Home   blog   Conservation Confluence November 2018

Conservation Confluence November 2018

NEWS FROM WHF

Falling leaves and rain are the most lovely transition into winter. As the year winds down, I thank all of our friends for their support of WIldlife Heritage Foundation. We couldn’t do our work without you!

My best,
Darla Guenzler, Executive Director


CALIFORNIA AND WILDFIRES

CA WildfiresWildfires are a natural process and have aided in shaping California’s wildlands for many thousands of years. They stimulate new plant growth by reducing the accumulation of other vegetation and many other benefits for the land. However, recently, wildfires in our state have burned faster and hotter due to our decades-long work to suppress fires because of development and many other factors.

We are happy to report that no WHF properties burned in the recent intensive firestorms in Butte County, and while that is good news to us, our hearts go out to those who lost everything. We hope that the silver lining of these devastating events will be new ideas and energy focused on how we can improve management and reduce the occurrence of the highly destructive wildfires in our state.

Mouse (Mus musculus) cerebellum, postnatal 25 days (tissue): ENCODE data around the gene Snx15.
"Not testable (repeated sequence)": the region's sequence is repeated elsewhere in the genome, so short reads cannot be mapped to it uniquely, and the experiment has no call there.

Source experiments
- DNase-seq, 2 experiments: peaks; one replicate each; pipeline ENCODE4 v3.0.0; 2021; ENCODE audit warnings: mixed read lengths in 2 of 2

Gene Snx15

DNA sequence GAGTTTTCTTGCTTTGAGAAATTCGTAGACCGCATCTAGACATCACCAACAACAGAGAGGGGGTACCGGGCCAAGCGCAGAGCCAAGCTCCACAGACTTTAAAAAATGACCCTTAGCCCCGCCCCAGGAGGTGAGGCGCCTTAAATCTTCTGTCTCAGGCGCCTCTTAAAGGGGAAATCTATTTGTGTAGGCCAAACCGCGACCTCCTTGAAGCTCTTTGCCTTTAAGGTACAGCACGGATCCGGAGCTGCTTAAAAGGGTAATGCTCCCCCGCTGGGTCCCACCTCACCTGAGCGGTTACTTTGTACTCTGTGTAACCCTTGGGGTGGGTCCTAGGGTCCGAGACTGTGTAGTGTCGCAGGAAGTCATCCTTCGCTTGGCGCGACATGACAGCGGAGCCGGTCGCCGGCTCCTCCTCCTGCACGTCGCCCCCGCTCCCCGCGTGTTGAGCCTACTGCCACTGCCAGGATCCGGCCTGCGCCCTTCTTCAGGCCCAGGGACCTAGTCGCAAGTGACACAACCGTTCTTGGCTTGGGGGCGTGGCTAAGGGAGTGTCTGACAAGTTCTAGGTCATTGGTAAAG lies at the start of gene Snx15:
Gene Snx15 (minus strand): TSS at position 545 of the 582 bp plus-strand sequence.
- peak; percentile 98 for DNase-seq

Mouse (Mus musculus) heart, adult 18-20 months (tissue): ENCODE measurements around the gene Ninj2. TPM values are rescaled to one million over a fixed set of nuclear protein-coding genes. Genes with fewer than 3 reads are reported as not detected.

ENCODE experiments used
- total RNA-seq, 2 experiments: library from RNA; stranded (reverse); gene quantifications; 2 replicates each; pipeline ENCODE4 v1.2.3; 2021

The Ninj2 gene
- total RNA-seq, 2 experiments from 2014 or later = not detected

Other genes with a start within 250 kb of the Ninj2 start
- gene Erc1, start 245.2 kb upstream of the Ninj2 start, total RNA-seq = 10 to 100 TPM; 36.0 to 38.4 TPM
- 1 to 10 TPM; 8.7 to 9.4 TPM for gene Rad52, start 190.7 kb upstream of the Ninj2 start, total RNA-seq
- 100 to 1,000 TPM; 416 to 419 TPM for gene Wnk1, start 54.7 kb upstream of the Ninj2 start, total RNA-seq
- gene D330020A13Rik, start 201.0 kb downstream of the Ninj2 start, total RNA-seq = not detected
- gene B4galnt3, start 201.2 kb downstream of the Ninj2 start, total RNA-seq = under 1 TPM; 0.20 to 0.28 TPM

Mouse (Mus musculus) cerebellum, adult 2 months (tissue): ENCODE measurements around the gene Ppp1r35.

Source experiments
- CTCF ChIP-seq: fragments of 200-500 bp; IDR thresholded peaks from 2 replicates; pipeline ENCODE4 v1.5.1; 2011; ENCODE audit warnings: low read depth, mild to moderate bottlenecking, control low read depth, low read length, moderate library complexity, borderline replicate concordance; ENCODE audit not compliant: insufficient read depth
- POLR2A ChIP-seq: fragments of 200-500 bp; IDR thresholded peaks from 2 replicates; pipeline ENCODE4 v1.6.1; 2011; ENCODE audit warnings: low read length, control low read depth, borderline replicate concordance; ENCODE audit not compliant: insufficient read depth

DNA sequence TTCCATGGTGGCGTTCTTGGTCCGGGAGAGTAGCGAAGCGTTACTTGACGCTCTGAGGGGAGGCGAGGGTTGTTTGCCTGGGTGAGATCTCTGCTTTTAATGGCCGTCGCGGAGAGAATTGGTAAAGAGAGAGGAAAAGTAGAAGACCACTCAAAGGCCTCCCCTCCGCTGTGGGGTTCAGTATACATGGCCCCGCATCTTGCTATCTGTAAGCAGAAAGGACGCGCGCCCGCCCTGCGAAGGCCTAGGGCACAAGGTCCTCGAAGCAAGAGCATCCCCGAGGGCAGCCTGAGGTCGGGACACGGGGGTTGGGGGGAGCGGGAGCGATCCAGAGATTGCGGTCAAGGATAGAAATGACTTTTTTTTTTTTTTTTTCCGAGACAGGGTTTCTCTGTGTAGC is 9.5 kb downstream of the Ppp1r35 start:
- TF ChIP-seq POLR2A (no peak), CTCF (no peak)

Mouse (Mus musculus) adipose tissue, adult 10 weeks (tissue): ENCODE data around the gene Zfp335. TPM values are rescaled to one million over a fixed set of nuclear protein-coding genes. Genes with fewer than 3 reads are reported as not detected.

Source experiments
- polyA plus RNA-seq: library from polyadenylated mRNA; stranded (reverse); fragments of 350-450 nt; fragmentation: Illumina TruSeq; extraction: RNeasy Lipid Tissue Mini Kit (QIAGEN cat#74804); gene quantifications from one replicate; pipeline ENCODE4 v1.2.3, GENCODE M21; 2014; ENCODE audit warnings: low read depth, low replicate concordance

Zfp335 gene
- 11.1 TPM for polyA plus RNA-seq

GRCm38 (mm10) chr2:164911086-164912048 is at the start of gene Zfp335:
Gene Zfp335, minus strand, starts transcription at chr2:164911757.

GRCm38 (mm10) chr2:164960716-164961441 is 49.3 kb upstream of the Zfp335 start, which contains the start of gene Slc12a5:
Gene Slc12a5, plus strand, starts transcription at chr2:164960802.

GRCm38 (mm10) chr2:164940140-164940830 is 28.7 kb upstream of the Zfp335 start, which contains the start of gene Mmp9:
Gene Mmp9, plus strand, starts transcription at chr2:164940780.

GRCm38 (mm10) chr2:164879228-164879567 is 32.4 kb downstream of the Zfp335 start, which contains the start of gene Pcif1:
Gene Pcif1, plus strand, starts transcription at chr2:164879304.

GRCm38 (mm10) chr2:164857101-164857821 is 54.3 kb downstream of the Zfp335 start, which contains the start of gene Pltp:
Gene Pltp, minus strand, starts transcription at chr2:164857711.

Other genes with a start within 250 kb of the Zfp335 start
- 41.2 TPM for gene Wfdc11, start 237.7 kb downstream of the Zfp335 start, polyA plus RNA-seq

-Kelly Velasco, Associate Director

*photo courtesy of krcrtv.com


GOBBLE GOBBLE!

On any given day, and especially on our oak woodland properties, it is a common sight to see a flock of turkeys roaming around. Although not a native bird, wild turkeys occupy approximately 18% of our state. Turkeys prefer habitat that is a mix of large trees with grassy openings near water. They are ground-nesters, with females laying between 8-15 spotted eggs at a time. A lack of predators of these highly-adaptable birds has allowed their populations to explode in California.

-Kelly Velasco, Associate Director


EDUCATION ALONG AUBURN RAVINE

CreekLast week we had the opportunity to participate in a walking tour of Auburn Ravine with 15 middle school students from the United Auburn Indian Community. As part of the tour, they learned more about this important watershed with the help of a watershed model WHF purchased through a grant from the Lincoln Community Foundation.

We welcome every opportunity to allow young students to connect with our local natural spaces!

-Veronica Griffiths, Education Coordinator


 

Connect